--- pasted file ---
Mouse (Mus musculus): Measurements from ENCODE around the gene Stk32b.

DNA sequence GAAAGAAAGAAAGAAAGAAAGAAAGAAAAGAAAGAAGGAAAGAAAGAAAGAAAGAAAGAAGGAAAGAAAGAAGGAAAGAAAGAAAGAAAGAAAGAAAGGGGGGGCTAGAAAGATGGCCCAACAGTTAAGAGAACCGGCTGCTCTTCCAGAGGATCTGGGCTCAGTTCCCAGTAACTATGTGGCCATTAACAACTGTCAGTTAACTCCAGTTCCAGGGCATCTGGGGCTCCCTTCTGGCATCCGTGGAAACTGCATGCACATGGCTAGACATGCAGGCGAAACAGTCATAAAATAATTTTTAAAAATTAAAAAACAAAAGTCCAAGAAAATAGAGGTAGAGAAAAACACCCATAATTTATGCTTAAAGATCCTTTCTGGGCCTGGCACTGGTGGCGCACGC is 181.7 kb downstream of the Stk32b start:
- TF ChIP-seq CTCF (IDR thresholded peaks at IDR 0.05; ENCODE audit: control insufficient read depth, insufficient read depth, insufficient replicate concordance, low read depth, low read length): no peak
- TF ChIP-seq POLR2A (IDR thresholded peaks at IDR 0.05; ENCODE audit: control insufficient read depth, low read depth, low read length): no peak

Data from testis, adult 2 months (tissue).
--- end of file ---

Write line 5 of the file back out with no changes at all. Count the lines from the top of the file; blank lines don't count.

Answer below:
Data from testis, adult 2 months (tissue).